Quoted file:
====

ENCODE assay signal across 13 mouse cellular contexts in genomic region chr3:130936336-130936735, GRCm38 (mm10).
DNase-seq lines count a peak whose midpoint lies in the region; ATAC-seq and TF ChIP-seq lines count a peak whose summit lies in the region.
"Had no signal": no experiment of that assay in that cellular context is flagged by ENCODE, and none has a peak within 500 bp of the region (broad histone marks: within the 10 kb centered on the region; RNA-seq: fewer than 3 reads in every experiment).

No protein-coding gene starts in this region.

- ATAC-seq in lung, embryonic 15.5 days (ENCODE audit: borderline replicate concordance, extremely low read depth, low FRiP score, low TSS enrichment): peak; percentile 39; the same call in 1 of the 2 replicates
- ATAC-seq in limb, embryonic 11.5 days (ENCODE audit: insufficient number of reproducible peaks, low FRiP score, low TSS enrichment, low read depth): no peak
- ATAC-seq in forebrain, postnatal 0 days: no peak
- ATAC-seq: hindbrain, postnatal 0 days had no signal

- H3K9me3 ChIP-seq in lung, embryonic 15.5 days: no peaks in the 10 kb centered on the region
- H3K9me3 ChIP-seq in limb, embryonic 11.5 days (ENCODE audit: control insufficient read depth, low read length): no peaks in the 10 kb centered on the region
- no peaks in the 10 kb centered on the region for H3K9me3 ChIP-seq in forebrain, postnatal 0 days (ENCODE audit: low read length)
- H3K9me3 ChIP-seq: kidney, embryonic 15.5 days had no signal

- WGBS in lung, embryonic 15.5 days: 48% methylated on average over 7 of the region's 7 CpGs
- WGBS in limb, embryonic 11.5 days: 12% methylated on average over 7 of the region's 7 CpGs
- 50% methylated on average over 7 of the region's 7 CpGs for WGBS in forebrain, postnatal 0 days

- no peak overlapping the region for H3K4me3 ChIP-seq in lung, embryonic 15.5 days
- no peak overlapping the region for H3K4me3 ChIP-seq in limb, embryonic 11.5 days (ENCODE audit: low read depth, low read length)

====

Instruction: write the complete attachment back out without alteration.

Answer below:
ENCODE assay signal across 13 mouse cellular contexts in genomic region chr3:130936336-130936735, GRCm38 (mm10).
DNase-seq lines count a peak whose midpoint lies in the region; ATAC-seq and TF ChIP-seq lines count a peak whose summit lies in the region.
"Had no signal": no experiment of that assay in that cellular context is flagged by ENCODE, and none has a peak within 500 bp of the region (broad histone marks: within the 10 kb centered on the region; RNA-seq: fewer than 3 reads in every experiment).

No protein-coding gene starts in this region.

- ATAC-seq in lung, embryonic 15.5 days (ENCODE audit: borderline replicate concordance, extremely low read depth, low FRiP score, low TSS enrichment): peak; percentile 39; the same call in 1 of the 2 replicates
- ATAC-seq in limb, embryonic 11.5 days (ENCODE audit: insufficient number of reproducible peaks, low FRiP score, low TSS enrichment, low read depth): no peak
- ATAC-seq in forebrain, postnatal 0 days: no peak
- ATAC-seq: hindbrain, postnatal 0 days had no signal

- H3K9me3 ChIP-seq in lung, embryonic 15.5 days: no peaks in the 10 kb centered on the region
- H3K9me3 ChIP-seq in limb, embryonic 11.5 days (ENCODE audit: control insufficient read depth, low read length): no peaks in the 10 kb centered on the region
- no peaks in the 10 kb centered on the region for H3K9me3 ChIP-seq in forebrain, postnatal 0 days (ENCODE audit: low read length)
- H3K9me3 ChIP-seq: kidney, embryonic 15.5 days had no signal

- WGBS in lung, embryonic 15.5 days: 48% methylated on average over 7 of the region's 7 CpGs
- WGBS in limb, embryonic 11.5 days: 12% methylated on average over 7 of the region's 7 CpGs
- 50% methylated on average over 7 of the region's 7 CpGs for WGBS in forebrain, postnatal 0 days

- no peak overlapping the region for H3K4me3 ChIP-seq in lung, embryonic 15.5 days
- no peak overlapping the region for H3K4me3 ChIP-seq in limb, embryonic 11.5 days (ENCODE audit: low read depth, low read length)